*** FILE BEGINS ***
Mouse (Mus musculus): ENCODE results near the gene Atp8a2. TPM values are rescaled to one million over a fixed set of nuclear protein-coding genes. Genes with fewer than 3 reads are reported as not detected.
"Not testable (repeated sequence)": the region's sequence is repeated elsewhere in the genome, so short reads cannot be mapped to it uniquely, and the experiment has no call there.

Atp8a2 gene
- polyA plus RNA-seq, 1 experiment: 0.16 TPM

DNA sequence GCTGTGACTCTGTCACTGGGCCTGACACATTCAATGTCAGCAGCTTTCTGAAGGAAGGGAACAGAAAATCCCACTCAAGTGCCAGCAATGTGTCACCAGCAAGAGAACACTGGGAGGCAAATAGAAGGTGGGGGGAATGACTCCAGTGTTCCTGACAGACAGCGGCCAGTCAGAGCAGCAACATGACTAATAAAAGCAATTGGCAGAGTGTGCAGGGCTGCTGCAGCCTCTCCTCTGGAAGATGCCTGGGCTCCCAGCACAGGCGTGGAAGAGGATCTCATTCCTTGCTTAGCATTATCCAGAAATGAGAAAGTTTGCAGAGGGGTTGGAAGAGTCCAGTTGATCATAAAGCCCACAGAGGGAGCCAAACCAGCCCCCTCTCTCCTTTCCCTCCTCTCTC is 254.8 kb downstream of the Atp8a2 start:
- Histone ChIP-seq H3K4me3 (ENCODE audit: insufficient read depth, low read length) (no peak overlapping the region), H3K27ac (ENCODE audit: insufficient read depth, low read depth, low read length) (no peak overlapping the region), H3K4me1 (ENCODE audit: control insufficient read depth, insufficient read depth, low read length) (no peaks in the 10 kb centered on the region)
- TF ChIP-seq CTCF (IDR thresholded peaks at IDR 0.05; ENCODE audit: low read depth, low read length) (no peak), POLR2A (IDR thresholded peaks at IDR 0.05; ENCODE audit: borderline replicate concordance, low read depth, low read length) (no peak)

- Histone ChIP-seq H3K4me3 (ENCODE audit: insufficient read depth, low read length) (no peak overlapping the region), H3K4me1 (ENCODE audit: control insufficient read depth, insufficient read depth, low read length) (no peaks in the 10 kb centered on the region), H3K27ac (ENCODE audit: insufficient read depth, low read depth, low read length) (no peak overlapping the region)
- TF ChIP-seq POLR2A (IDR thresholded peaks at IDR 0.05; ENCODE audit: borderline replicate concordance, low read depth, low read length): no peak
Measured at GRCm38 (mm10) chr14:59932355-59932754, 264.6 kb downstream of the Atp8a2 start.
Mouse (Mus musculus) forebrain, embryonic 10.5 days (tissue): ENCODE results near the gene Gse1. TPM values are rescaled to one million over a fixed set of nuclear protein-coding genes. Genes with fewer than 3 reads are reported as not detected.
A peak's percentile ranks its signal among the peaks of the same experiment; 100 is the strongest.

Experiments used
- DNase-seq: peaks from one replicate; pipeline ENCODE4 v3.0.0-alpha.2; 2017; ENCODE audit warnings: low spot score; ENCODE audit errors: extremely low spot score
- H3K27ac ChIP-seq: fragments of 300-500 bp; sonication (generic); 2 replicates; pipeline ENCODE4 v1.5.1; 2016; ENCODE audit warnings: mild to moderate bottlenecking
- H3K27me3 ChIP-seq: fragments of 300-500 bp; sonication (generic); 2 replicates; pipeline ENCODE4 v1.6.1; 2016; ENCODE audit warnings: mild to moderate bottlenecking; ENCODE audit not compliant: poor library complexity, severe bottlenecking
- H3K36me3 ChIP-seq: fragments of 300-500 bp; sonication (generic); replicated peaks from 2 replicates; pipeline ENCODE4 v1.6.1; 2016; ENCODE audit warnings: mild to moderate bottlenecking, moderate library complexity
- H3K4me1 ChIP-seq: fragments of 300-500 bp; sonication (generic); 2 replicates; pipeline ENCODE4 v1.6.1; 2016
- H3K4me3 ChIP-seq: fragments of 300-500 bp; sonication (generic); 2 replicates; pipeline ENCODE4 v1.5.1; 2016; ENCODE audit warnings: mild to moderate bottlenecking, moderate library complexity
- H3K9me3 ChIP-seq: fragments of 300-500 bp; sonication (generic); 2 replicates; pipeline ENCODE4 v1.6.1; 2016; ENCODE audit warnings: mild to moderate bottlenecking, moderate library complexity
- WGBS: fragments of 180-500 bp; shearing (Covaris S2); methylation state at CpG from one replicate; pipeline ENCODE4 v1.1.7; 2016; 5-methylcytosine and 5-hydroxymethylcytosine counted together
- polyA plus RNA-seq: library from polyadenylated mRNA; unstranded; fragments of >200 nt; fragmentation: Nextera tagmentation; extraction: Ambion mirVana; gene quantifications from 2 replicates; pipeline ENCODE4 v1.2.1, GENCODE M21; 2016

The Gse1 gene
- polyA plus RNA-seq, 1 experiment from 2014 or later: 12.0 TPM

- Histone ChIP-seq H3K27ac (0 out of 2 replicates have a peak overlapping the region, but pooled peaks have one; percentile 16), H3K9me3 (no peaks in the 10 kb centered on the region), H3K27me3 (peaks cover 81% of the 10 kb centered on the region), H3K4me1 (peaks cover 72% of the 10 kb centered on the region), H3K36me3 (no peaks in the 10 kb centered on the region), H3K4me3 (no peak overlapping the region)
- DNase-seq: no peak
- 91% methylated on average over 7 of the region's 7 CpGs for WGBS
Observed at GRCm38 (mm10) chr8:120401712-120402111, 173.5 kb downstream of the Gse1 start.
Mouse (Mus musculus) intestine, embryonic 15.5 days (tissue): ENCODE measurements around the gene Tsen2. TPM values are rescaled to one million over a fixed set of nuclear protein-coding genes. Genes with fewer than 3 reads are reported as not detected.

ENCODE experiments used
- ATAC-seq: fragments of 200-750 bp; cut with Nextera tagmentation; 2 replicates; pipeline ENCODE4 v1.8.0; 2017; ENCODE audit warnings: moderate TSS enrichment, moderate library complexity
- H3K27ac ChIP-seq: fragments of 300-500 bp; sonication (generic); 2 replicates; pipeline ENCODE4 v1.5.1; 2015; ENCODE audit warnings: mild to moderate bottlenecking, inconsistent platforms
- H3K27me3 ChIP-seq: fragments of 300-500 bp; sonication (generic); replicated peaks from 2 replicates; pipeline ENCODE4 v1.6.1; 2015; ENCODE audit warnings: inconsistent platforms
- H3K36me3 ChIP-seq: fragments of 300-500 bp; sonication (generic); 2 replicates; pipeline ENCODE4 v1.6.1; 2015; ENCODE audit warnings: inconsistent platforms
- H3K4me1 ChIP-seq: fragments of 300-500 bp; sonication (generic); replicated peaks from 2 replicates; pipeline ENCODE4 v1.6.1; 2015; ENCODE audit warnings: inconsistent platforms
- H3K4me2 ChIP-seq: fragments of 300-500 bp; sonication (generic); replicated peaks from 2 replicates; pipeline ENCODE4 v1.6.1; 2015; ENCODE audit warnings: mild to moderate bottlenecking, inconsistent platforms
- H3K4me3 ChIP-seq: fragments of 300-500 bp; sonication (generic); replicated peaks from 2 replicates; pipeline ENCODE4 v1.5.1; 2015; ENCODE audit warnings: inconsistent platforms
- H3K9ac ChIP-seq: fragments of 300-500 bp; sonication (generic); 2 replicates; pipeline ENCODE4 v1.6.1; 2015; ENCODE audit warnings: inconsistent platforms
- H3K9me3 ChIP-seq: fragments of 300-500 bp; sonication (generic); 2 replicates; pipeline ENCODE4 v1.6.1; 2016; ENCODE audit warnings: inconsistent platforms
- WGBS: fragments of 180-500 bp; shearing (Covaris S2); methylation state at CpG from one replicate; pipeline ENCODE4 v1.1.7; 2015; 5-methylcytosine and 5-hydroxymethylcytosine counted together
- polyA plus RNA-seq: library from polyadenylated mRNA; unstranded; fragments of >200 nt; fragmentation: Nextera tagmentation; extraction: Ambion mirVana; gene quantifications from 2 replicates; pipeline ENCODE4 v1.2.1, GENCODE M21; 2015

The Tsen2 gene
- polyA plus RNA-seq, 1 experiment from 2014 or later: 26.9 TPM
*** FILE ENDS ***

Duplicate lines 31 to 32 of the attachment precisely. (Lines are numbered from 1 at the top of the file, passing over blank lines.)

- ATAC-seq: fragments of 200-750 bp; cut with Nextera tagmentation; 2 replicates; pipeline ENCODE4 v1.8.0; 2017; ENCODE audit warnings: moderate TSS enrichment, moderate library complexity
- H3K27ac ChIP-seq: fragments of 300-500 bp; sonication (generic); 2 replicates; pipeline ENCODE4 v1.5.1; 2015; ENCODE audit warnings: mild to moderate bottlenecking, inconsistent platforms